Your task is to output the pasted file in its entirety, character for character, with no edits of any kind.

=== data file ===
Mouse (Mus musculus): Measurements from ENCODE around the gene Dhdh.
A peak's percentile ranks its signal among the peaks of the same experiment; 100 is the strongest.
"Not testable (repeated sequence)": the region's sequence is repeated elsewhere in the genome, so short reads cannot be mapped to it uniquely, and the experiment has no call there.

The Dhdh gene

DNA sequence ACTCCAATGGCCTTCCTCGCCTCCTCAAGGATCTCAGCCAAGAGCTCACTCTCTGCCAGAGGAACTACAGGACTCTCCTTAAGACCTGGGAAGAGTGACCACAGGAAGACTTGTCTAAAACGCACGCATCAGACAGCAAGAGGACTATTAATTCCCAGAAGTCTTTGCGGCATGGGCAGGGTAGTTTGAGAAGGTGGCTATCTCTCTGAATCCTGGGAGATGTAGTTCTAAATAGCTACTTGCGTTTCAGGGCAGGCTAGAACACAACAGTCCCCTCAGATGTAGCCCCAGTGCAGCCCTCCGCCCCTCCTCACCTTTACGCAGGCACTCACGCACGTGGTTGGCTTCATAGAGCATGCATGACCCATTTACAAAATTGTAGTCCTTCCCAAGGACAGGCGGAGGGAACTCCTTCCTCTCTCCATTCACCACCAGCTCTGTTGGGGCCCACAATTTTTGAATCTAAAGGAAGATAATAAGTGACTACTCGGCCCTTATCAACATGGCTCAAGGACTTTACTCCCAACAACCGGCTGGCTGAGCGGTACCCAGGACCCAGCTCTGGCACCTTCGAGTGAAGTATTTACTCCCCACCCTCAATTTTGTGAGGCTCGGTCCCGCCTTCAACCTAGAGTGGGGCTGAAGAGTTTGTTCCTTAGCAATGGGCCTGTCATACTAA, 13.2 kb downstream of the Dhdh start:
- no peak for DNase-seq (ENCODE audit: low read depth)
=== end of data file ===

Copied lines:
Mouse (Mus musculus): Measurements from ENCODE around the gene Dhdh.
A peak's percentile ranks its signal among the peaks of the same experiment; 100 is the strongest.
"Not testable (repeated sequence)": the region's sequence is repeated elsewhere in the genome, so short reads cannot be mapped to it uniquely, and the experiment has no call there.

The Dhdh gene

DNA sequence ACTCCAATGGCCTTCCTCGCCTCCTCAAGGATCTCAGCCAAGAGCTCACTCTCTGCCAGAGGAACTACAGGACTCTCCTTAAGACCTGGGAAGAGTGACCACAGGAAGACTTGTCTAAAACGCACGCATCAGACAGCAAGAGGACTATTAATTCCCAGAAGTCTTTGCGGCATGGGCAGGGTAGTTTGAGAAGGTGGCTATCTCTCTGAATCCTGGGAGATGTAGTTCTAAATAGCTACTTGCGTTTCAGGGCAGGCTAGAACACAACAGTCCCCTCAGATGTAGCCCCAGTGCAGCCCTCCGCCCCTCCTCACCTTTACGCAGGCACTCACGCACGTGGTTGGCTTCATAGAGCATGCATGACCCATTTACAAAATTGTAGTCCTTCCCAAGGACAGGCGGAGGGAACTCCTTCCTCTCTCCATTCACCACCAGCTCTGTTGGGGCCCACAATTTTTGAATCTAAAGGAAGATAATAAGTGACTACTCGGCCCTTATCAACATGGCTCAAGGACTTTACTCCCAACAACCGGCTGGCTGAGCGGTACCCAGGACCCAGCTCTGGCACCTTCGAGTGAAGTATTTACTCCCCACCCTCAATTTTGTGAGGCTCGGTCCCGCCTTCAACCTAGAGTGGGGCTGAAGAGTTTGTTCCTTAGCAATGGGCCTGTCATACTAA, 13.2 kb downstream of the Dhdh start:
- no peak for DNase-seq (ENCODE audit: low read depth)